A large body of scholarship has debated the constitutionality of criminalizing travel to seek abortions—an issue with new salience in the wake of the Supreme Court’s decision in Dobbs v. Jackson Women’s Health Organization to overrule Roe v. Wade. Increasingly, however, antiabortion activists are turning to civil remedies as a supplement or alternative to criminal prosecution in cases involving out-of-state abortions. In contrast to criminal jurisdiction, where the outer bounds of states’ authority to punish out-of-state conduct is highly uncertain, the extraterritorial application of state law in civil litigation is a common, routine effect of choice-of-law analysis that is unlikely to raise constitutional difficulties. As a result, it is reasonable to expect that courts in antiabortion states may give broad geographical effect to abortion-restrictive laws and policies in at least some civil litigation. The resulting decisions are likely to create substantial friction between states, as abortion-permissive states try to protect their own citizens from liability even as the Full Faith and Credit Clause demands recognition of foreign-state judgments that courts may be reluctant to give. Similar clashes between state policies have, to be sure, happened before, and this Article explores their outcomes in the areas of divorce liberalization, cannabis legalization, and the enforceability of noncompete clauses. At the same time, abortion is likely to give rise to broader and more intractable conflicts than any other issue courts have confronted in the recent past. Although individual judges can reduce occasions for interstate friction by applying restrained, conduct-focused conflicts principles, the states’ fundamental disunity on the underlying issue of abortion may prove to be a problem that our choice-of-law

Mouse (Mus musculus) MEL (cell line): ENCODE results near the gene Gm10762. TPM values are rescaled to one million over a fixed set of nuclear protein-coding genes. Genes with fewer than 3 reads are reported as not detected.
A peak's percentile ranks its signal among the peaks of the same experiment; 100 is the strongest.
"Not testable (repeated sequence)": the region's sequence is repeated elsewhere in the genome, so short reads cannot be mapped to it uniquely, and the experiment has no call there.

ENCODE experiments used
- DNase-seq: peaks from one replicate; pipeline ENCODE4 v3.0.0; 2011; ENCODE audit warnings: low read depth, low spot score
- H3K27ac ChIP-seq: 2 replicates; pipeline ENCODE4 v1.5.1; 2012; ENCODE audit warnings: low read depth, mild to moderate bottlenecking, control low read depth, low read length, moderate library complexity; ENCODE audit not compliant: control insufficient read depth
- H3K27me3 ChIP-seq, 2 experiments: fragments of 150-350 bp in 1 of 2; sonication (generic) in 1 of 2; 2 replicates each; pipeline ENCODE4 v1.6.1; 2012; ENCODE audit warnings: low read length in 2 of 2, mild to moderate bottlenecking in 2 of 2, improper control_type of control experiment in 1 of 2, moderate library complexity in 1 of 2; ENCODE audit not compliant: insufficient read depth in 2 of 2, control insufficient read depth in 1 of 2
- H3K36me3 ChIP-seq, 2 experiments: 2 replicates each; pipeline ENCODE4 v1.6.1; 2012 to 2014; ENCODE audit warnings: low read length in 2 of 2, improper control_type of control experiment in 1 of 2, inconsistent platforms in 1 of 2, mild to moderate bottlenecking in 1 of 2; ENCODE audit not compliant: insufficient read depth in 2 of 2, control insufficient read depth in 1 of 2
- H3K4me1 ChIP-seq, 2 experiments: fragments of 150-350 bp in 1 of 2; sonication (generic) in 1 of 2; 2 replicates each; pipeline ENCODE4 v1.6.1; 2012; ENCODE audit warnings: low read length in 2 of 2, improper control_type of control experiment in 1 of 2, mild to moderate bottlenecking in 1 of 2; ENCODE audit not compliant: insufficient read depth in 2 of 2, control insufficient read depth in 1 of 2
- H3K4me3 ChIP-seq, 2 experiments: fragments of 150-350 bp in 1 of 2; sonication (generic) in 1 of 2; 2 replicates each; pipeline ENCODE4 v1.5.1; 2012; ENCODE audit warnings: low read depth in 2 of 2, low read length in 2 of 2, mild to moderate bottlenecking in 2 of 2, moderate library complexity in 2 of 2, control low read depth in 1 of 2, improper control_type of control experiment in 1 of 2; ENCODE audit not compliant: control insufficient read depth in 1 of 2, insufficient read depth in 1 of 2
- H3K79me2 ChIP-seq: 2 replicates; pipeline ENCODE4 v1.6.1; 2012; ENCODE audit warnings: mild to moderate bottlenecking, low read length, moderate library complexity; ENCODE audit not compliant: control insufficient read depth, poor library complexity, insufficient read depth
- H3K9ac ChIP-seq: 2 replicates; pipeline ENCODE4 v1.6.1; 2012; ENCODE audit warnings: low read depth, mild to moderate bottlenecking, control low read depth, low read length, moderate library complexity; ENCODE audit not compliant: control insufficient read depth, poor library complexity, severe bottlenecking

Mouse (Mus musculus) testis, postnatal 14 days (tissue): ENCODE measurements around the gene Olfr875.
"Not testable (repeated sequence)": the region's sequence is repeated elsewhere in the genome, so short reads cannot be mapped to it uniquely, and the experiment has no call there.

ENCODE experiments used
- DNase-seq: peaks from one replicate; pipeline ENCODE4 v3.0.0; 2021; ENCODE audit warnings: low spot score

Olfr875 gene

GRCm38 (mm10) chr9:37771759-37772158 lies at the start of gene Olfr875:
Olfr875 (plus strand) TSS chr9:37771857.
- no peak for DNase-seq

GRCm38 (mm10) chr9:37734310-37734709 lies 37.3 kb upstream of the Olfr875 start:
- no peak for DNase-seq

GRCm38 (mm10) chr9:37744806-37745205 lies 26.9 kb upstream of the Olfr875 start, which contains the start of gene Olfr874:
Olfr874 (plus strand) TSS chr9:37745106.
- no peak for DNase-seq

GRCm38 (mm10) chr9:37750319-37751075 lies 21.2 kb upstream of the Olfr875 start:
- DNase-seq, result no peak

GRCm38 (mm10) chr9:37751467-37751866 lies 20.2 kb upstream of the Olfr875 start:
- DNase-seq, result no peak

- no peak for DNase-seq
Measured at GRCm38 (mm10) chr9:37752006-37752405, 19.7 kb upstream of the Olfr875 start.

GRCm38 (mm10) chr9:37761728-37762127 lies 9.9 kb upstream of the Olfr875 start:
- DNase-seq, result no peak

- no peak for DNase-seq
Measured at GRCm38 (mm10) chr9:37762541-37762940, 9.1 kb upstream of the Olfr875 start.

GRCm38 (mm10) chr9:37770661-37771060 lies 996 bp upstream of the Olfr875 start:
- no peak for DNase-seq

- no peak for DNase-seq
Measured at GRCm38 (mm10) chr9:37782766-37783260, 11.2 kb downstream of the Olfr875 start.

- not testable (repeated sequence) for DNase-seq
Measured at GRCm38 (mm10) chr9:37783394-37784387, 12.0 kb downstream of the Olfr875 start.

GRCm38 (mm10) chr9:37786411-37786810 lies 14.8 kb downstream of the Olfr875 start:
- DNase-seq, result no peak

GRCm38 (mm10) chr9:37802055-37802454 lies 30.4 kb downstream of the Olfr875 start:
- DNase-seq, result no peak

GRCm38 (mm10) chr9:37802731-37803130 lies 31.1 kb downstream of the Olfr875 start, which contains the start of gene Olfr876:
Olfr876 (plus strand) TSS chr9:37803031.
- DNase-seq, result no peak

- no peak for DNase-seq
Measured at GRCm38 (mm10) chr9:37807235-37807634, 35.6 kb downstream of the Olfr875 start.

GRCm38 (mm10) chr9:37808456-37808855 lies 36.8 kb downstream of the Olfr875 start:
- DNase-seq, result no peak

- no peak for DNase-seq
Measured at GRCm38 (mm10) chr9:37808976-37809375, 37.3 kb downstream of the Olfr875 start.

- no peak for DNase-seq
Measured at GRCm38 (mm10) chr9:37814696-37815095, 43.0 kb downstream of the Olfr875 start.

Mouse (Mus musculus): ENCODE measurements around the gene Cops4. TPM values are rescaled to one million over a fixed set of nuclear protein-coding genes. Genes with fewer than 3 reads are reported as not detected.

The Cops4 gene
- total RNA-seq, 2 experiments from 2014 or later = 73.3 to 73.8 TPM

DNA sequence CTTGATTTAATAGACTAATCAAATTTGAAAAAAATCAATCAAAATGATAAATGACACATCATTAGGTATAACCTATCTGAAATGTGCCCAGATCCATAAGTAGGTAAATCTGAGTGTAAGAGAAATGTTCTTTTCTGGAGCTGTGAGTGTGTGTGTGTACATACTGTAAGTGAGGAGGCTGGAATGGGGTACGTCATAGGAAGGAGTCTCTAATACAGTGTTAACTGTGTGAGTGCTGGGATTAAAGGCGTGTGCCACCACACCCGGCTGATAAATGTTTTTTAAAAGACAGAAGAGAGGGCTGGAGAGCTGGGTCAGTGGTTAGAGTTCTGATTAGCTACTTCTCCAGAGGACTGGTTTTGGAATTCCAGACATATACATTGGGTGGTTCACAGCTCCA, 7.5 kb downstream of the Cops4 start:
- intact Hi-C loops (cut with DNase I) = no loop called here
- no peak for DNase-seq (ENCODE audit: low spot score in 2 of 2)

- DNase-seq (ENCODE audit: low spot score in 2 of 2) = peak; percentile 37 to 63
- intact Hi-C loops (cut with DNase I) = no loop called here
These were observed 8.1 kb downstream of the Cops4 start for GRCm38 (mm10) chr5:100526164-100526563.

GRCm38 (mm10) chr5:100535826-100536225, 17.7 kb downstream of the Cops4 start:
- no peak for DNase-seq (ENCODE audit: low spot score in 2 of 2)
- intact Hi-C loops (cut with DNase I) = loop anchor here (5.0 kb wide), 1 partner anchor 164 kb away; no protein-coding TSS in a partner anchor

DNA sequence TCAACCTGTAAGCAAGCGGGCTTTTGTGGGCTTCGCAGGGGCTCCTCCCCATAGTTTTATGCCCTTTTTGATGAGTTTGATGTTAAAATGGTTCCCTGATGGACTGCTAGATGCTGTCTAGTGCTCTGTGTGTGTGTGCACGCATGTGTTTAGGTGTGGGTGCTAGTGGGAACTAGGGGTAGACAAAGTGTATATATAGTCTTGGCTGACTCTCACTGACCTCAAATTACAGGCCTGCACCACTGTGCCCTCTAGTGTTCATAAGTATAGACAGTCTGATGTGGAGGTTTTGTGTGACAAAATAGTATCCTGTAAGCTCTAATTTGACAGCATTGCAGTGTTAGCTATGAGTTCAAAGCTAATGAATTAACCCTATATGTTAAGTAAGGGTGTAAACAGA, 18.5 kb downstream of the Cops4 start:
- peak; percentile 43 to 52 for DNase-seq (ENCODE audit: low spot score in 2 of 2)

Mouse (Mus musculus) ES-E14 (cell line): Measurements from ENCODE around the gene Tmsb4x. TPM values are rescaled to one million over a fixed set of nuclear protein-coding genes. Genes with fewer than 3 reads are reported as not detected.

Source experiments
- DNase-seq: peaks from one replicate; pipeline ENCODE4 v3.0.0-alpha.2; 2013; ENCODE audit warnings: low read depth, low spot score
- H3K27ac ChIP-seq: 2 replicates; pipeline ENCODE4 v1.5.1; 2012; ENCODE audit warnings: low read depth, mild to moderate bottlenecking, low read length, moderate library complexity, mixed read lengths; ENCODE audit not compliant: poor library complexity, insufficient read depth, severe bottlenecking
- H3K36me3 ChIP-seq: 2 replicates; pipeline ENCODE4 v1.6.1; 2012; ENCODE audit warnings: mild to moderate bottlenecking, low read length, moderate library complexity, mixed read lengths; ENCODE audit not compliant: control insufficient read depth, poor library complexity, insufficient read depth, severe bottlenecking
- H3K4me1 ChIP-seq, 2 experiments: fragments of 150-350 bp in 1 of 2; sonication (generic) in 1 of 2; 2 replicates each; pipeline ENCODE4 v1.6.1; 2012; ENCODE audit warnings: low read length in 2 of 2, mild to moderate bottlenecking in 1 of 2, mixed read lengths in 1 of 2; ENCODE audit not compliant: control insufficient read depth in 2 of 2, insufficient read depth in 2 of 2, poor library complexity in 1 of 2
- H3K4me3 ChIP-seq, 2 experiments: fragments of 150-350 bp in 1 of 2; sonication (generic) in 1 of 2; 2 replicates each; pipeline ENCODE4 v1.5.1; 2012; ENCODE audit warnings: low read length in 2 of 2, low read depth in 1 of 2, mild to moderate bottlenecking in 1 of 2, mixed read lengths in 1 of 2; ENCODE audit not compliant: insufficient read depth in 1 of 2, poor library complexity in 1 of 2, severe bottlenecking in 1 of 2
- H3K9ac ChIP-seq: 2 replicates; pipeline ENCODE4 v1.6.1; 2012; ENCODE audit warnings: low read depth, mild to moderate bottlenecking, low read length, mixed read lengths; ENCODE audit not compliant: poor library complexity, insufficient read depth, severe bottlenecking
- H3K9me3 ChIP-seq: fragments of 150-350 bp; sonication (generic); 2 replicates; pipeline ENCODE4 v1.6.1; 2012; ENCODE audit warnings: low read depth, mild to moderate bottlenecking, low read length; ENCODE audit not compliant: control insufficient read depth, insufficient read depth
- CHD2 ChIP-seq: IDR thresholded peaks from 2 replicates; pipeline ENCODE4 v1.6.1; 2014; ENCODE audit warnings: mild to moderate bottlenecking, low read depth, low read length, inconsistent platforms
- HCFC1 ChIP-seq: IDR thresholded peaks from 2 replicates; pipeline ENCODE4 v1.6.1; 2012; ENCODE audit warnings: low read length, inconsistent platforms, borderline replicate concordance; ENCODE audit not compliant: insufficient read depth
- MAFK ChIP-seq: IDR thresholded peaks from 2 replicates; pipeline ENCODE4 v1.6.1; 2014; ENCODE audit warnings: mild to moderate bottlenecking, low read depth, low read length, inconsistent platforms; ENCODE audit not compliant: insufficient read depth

system is simply not equipped to resolve.